The Fresh Loaf

News & Information for Amateur Bakers and Artisan Bread Enthusiasts

Kyrol High Gluten vs. Sir Lancelot Hi-Gluten

Ricko's picture
Ricko

Kyrol High Gluten vs. Sir Lancelot Hi-Gluten

My question is directed to those who have used the Kyrol flour from ConAgra for bread. I have been using the Sir Lancelot Flour in my bread making with great results and love this flour. Unfortunately, I'm finding that the increasing number of loaves I'm baking per week, is making on-line purchase of this flour cost prohibitive at $50+ per bag including shipping.

Today, I picked up 2 bags of the Kyrol flour from my local bakery for $40. On inspection of the label, I see that it is bleached and bromated, which seems to be a no-no amoung bread makers. Now I'm wondering if I'm going to be greatly disappointed in baking results and taste?

rainwater's picture
rainwater

I'm not sure you will be disappointed with results.....bleached flour may even rise more...I'm not sure.....and flavor differences could be very subtle, or you may notice quite a bit....  On the other hand, there is a trade off in nutritional value of the bread.....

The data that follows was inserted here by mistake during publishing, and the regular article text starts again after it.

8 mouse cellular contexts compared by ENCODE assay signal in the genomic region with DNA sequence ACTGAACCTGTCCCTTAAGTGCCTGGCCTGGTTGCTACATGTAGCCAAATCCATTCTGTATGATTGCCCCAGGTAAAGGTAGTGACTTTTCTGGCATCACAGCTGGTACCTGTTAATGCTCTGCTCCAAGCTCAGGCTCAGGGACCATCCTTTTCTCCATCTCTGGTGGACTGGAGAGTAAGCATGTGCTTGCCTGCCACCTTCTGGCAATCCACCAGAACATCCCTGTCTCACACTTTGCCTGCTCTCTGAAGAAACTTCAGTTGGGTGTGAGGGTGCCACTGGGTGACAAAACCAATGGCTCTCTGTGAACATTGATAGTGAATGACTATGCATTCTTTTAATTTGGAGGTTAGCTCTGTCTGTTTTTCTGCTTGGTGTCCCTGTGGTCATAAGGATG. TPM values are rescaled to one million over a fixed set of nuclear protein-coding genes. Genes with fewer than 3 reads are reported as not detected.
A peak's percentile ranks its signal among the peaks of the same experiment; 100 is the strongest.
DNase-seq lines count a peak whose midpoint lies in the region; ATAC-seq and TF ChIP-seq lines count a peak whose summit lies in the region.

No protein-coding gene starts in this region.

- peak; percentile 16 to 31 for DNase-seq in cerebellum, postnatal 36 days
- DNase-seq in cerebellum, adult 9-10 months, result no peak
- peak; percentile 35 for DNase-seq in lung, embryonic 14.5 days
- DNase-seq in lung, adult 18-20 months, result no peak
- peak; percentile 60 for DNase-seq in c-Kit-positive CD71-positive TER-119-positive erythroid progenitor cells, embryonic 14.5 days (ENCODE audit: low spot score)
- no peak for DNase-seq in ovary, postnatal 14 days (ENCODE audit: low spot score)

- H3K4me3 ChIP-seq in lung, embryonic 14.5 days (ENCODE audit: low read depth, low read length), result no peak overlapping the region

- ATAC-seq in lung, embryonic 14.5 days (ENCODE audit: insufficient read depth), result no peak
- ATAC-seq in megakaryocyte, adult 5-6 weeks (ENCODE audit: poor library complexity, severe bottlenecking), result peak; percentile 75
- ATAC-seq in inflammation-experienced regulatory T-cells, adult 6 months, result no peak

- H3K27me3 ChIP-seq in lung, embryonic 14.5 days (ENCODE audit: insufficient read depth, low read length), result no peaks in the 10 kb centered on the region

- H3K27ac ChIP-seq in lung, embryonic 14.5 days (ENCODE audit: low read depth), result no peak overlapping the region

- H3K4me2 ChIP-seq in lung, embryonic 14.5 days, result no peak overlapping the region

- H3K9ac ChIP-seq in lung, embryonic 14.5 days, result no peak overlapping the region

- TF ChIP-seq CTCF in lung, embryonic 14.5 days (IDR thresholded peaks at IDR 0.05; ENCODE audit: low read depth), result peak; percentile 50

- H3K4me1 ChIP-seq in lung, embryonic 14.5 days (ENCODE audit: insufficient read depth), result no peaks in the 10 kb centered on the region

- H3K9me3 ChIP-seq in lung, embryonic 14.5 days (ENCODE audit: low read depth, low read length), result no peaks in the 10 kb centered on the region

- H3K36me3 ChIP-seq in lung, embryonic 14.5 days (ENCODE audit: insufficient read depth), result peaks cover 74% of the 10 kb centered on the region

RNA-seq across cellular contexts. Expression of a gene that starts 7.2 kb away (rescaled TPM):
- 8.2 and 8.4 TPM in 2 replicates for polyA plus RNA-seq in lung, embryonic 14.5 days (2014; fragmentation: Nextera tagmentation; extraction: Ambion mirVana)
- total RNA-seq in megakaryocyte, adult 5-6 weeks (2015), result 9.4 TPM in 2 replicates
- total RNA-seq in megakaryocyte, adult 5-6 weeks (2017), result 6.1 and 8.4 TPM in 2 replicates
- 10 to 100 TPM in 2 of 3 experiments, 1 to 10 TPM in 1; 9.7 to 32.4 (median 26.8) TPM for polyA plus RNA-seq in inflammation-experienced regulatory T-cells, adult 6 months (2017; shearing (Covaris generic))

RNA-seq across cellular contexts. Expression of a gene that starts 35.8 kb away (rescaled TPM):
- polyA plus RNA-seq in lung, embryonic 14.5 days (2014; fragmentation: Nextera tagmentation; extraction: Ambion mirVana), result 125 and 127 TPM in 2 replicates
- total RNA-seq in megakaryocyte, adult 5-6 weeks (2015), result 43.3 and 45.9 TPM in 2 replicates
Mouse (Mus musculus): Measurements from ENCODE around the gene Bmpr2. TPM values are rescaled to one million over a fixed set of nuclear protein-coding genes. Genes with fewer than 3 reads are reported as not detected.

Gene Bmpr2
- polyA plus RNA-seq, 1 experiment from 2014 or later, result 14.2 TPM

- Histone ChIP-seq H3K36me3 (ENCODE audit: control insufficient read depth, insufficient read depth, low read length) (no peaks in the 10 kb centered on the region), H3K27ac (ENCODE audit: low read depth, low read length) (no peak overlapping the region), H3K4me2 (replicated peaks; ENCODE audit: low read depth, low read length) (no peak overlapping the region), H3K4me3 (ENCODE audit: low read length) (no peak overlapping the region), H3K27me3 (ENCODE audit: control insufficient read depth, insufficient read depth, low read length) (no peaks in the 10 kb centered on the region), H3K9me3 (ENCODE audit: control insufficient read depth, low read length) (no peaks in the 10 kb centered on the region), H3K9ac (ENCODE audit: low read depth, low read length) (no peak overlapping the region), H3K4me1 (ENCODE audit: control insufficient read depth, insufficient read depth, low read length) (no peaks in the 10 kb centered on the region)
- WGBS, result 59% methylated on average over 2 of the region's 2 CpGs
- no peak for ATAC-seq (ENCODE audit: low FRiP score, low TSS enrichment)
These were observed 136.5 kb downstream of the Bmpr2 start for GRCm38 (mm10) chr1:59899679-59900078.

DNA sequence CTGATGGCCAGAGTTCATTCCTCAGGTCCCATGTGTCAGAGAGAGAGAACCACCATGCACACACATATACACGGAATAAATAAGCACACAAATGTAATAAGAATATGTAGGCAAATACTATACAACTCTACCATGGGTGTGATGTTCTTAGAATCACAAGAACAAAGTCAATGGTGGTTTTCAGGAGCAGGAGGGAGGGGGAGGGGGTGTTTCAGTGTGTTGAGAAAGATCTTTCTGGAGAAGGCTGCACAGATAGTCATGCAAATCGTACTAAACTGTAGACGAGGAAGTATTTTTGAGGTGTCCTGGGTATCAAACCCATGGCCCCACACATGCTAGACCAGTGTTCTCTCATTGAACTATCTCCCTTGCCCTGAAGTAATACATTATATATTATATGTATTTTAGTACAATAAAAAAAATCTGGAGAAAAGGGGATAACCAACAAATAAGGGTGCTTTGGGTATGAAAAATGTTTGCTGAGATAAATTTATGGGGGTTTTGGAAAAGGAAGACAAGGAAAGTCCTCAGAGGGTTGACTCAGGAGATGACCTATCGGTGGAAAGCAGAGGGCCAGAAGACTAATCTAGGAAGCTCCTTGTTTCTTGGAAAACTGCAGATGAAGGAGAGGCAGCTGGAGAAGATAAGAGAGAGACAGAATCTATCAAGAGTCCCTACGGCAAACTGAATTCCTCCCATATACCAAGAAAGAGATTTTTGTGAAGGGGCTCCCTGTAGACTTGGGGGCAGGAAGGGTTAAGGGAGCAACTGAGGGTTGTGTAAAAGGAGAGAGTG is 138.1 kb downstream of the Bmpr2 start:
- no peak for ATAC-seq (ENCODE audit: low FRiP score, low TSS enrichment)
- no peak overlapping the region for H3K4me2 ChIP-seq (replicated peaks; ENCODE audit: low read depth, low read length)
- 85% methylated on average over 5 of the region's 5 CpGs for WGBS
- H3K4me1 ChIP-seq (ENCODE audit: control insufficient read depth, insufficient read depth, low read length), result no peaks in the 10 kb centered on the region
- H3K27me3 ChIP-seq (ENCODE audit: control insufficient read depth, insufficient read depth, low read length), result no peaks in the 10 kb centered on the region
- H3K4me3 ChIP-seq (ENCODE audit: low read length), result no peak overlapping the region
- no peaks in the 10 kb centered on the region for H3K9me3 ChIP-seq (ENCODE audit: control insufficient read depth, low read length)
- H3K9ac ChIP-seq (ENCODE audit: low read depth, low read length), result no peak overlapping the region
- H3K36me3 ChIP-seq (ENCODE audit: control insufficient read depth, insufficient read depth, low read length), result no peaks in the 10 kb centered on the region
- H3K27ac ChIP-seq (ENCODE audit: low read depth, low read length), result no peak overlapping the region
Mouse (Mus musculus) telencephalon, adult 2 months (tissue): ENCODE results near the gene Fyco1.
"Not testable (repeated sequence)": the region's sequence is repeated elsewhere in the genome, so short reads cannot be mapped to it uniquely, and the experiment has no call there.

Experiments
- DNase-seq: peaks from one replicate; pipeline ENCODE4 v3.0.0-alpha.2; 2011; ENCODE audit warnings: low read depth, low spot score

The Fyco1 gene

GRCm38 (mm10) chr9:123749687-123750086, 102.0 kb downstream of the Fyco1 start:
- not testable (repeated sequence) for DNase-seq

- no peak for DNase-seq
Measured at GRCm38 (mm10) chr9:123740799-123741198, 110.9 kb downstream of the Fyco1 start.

Ricko's picture
Ricko

Thanks for the comments. I'm hoping my family and friends will not taste any difference after switching from the KAF to the Kyrol. The price is certainly to my liking at 2 bags for less than the cost of one. I might also mention that my breads are all sourdough with a 100% hydrated starter.

Ricko's picture
Ricko

Just thought I'd give an update on how this flour did. This dough had a pleasant smell, like wet fresh cut maple wood. I love the smell of fresh working dough.

The oven spring seemed to be a little more than the Sir-Lancelot, which I can adjust hopefully in my final rise time.

It also required less water at the mix than did the Sir-Lancelot.

As for final taste, all the loaves I gave out resulted in no comments in taste differences. So overall, I guess I'm pleased with the results. This is fine with me as I can get 100# of the Kyrol flour for less than the price of one 50# bag of the Sir-Lancelot!

Elagins's picture
Elagins

although potassium bromate is widely recognized as an effective dough conditioner that accelerates gluten development and improves extensibility, it's also widely regarded as a carcinogen, and its use is banned in all the industrialized countries except the good ol US of A; and only California requires products containing potassium bromate to carry a warning label. i'd avoid it like the plague.